I got home from the a night with the Manchild just a bit ago. My legs are still recovering from the long ride over the weekend, so I skipped the stairs workout and came home. I got the garbage out, the garden watered and I was sitting here debating: Do I go to bed, do a post, or watch Dexter on Netflix.
While doing this, I was scanning Facebook and came across this post from Sarah, the daughter of two of my best friends, and a young woman who is about to do her student teaching:
I really do not like it when people think being a teacher is an ‘easy’ job. We do not play and color pictures all day like people think. We are basically in charge of the future because we are teaching children, who will in fact be in charge of our future. I know that I am not a certified teacher yet, but I am studying to become a teacher. I teach because I want to make a difference. I teach because what I do every day matters for kids. To me, that’s what success looks like. Doing what you love and helping make a difference in this world. Please think twice before you say teaching is an ‘easy’ job and that anyone can do it. Because really it is not.
It started me thinking about the single teacher who had the most lasting effect on my life.
Now you may think it was someone in High School or maybe even college. But you’d be mistaken. For me, hands down, the teacher who sent me down the track of life that lead to success in both high school and college, was my 6th grade teacher Cora Wiggins.
My dad was in the army, and we were stationed in Germany. I was attending the American school over there. This woman was the biggest, meanest and scariest teacher I had ever had. I swear, while sitting at her desk, she could swing a yard stick, and swat a kid in the rear with it no matter where he or she was in room.
I remember the first time (and yep there were plenty) it happened to me. A friend said “Go home and tell your dad! He sue her!!” Being gullible, I did. The kid was right, Dad got mad! Ok partially right, he was mad alright, mad at me. “Boy, you might want to reconsider ever telling me again if she does that again, because I may just borrow the yard stick and swat you one myself to help her out….” (My dad loved my 6th grade teacher!)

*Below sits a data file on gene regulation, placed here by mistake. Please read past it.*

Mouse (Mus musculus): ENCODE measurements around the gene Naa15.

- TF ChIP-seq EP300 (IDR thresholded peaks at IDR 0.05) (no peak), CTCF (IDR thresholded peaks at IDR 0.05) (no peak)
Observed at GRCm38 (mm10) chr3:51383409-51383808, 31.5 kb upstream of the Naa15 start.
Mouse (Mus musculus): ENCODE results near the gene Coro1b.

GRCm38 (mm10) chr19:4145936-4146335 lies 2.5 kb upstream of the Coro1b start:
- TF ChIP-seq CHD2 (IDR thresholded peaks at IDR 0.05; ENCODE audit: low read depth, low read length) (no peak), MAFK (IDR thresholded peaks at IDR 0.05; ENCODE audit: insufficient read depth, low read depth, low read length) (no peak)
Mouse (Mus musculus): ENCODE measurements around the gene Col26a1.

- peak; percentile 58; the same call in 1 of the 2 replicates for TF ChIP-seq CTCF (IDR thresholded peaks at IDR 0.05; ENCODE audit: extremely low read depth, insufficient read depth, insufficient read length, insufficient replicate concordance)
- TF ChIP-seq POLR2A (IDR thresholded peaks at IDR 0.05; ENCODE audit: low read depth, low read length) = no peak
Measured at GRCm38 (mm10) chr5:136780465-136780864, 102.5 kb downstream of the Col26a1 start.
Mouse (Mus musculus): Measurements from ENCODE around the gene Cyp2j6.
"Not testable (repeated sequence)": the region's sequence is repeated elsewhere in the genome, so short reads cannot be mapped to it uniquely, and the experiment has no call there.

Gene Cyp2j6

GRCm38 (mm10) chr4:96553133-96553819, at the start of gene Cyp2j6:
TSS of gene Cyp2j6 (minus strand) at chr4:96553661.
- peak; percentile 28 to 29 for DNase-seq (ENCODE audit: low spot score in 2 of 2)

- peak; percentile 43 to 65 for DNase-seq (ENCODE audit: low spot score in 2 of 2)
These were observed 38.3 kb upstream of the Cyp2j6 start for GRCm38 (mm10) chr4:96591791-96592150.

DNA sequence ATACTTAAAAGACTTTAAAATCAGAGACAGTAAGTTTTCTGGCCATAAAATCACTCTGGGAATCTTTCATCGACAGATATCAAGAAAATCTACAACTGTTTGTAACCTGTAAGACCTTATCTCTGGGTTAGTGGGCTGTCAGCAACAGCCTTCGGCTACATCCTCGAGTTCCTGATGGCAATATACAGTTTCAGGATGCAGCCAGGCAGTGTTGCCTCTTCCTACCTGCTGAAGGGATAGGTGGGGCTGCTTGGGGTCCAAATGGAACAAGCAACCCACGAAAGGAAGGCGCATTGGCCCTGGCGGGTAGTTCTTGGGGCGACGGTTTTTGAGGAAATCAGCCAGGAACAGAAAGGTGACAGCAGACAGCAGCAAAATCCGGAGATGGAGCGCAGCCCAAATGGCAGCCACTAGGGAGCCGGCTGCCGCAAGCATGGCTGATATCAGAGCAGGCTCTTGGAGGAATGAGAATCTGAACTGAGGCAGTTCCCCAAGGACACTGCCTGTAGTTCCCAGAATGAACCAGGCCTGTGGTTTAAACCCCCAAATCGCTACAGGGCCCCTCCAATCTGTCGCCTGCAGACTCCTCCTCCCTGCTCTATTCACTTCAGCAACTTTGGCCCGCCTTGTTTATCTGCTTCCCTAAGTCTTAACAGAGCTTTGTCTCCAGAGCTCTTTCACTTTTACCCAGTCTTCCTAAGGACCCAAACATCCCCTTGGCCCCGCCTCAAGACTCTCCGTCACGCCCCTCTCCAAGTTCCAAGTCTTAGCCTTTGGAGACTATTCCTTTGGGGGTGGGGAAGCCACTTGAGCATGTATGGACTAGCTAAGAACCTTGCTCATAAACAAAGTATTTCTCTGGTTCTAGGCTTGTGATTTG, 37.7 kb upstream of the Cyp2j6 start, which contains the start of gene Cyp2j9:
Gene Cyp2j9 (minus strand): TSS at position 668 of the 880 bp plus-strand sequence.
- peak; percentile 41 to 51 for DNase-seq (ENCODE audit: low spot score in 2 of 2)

She also was not afraid to grab us by the ear, or the short hairs and “guide us” to wherever we should be to get things done. (and HELL no I did NOT tell Mom or Dad about that!)
What did this do? It helped teach me respect for teachers and adults in general. I was always a polite kid, and I really don’t ever remember mouthing off to a teacher prior to her. But after her, hell even as a smartassed teen in high school, I still kept my peace. I was afraid of the stick!
But this was only a small part of what she did to mould me. Underneath the gruff, scary existence, was a very good and very caring educator. She took me under her wing (when it didn’t have the yard stick) when it came to math. I blazed through the 6th grade book in less than a semester. Which meant during math I was bored (hence the yardstick and ear pulling)
She reached out to my parents and convinced them that I should attend a 7th grade math class at the Junior High down the street an hour a day. Which they agreed to (though I never did hear whether it took some convincing or not)
Why was this a big deal? Well honestly, up and until then, I don’t remember being much of a student. Under her instruction, I started feeling like one of the “smart kids.” My success in math, made me want to succeed in all classes and I did! (Well except for shop, I sucked in shop). Her pushing me and going the extra mile for an 11 year old, rippled throughout the next 39 years of my life. She made a big difference in my life.
I don’t know if she is still with us, to an 11 year old, she seemed old (SCARY, but old) and I never saw her again after I left Germany, but I owe her a huge thanks for helping me become who I am now.
I know people think teachers have it easy. They get summer and christmas off, vacations during the year etc. But damn people, catch a clue. Especially elementary teachers are riding herd all day on 20 – 3o kids. Dealing with emotions, learning disorders, bullying, family issues, mean girls, disrespectful boys (and vice versa) ALL while trying to get them to want to learn. That’s the key, anyone can tell someone what to do, but to make people want to learn will make them successful for the rest of their lives.
Teaching is a skill and an art. (I do it at a corporate level, and I am good, but I would SUCKASS as a grade school teacher). It takes a special calling to want to do it, and stamina beyond belief to stick with it after you start. Sarah is one of those who has both and will be amazing. If I had kids young enough, I would lobby hard for her to be their teacher.
I also predict, 40 years from now, some guy who is close to farting dust, will look back and say, “Wow I owe Ms L so much!” Just like I do Cora Wiggins!
Stick to your guns kid you will be fantastic!